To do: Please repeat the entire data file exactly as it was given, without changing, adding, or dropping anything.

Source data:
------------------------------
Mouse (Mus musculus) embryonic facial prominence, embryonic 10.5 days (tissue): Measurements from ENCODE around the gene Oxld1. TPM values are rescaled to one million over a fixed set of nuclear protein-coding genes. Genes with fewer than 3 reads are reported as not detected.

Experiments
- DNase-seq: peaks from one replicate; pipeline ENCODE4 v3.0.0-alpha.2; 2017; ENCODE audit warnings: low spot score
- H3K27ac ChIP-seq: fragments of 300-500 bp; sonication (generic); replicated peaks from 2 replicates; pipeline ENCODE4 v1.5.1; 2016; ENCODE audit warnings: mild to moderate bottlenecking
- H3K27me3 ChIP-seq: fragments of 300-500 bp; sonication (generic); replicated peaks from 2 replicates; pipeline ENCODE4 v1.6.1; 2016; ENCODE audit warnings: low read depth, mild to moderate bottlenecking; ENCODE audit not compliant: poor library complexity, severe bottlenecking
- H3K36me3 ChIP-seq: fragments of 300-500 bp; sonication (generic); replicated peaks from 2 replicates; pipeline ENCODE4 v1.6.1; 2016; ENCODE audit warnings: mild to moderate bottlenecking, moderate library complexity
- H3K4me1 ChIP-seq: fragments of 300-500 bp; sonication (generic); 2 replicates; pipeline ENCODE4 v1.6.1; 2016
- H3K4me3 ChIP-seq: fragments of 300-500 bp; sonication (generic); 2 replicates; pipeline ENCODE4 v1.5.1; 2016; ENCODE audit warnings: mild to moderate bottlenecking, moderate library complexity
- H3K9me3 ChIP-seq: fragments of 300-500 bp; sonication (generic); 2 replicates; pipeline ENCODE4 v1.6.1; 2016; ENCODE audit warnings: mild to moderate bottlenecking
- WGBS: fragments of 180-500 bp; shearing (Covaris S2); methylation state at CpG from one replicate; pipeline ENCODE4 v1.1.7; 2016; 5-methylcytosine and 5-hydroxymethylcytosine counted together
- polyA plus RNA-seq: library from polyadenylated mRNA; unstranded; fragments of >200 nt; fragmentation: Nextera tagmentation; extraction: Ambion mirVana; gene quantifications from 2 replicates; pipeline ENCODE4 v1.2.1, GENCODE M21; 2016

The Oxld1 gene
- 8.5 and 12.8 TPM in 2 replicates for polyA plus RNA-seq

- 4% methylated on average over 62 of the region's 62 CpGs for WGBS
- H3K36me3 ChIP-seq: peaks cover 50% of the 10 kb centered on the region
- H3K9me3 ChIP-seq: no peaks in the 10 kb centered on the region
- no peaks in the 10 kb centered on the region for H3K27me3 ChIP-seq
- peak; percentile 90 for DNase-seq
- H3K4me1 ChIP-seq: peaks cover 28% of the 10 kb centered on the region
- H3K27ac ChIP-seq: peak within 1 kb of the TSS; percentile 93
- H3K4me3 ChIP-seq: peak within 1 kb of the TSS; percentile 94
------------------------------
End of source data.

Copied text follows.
Mouse (Mus musculus) embryonic facial prominence, embryonic 10.5 days (tissue): Measurements from ENCODE around the gene Oxld1. TPM values are rescaled to one million over a fixed set of nuclear protein-coding genes. Genes with fewer than 3 reads are reported as not detected.

Experiments
- DNase-seq: peaks from one replicate; pipeline ENCODE4 v3.0.0-alpha.2; 2017; ENCODE audit warnings: low spot score
- H3K27ac ChIP-seq: fragments of 300-500 bp; sonication (generic); replicated peaks from 2 replicates; pipeline ENCODE4 v1.5.1; 2016; ENCODE audit warnings: mild to moderate bottlenecking
- H3K27me3 ChIP-seq: fragments of 300-500 bp; sonication (generic); replicated peaks from 2 replicates; pipeline ENCODE4 v1.6.1; 2016; ENCODE audit warnings: low read depth, mild to moderate bottlenecking; ENCODE audit not compliant: poor library complexity, severe bottlenecking
- H3K36me3 ChIP-seq: fragments of 300-500 bp; sonication (generic); replicated peaks from 2 replicates; pipeline ENCODE4 v1.6.1; 2016; ENCODE audit warnings: mild to moderate bottlenecking, moderate library complexity
- H3K4me1 ChIP-seq: fragments of 300-500 bp; sonication (generic); 2 replicates; pipeline ENCODE4 v1.6.1; 2016
- H3K4me3 ChIP-seq: fragments of 300-500 bp; sonication (generic); 2 replicates; pipeline ENCODE4 v1.5.1; 2016; ENCODE audit warnings: mild to moderate bottlenecking, moderate library complexity
- H3K9me3 ChIP-seq: fragments of 300-500 bp; sonication (generic); 2 replicates; pipeline ENCODE4 v1.6.1; 2016; ENCODE audit warnings: mild to moderate bottlenecking
- WGBS: fragments of 180-500 bp; shearing (Covaris S2); methylation state at CpG from one replicate; pipeline ENCODE4 v1.1.7; 2016; 5-methylcytosine and 5-hydroxymethylcytosine counted together
- polyA plus RNA-seq: library from polyadenylated mRNA; unstranded; fragments of >200 nt; fragmentation: Nextera tagmentation; extraction: Ambion mirVana; gene quantifications from 2 replicates; pipeline ENCODE4 v1.2.1, GENCODE M21; 2016

The Oxld1 gene
- 8.5 and 12.8 TPM in 2 replicates for polyA plus RNA-seq

- 4% methylated on average over 62 of the region's 62 CpGs for WGBS
- H3K36me3 ChIP-seq: peaks cover 50% of the 10 kb centered on the region
- H3K9me3 ChIP-seq: no peaks in the 10 kb centered on the region
- no peaks in the 10 kb centered on the region for H3K27me3 ChIP-seq
- peak; percentile 90 for DNase-seq
- H3K4me1 ChIP-seq: peaks cover 28% of the 10 kb centered on the region
- H3K27ac ChIP-seq: peak within 1 kb of the TSS; percentile 93
- H3K4me3 ChIP-seq: peak within 1 kb of the TSS; percentile 94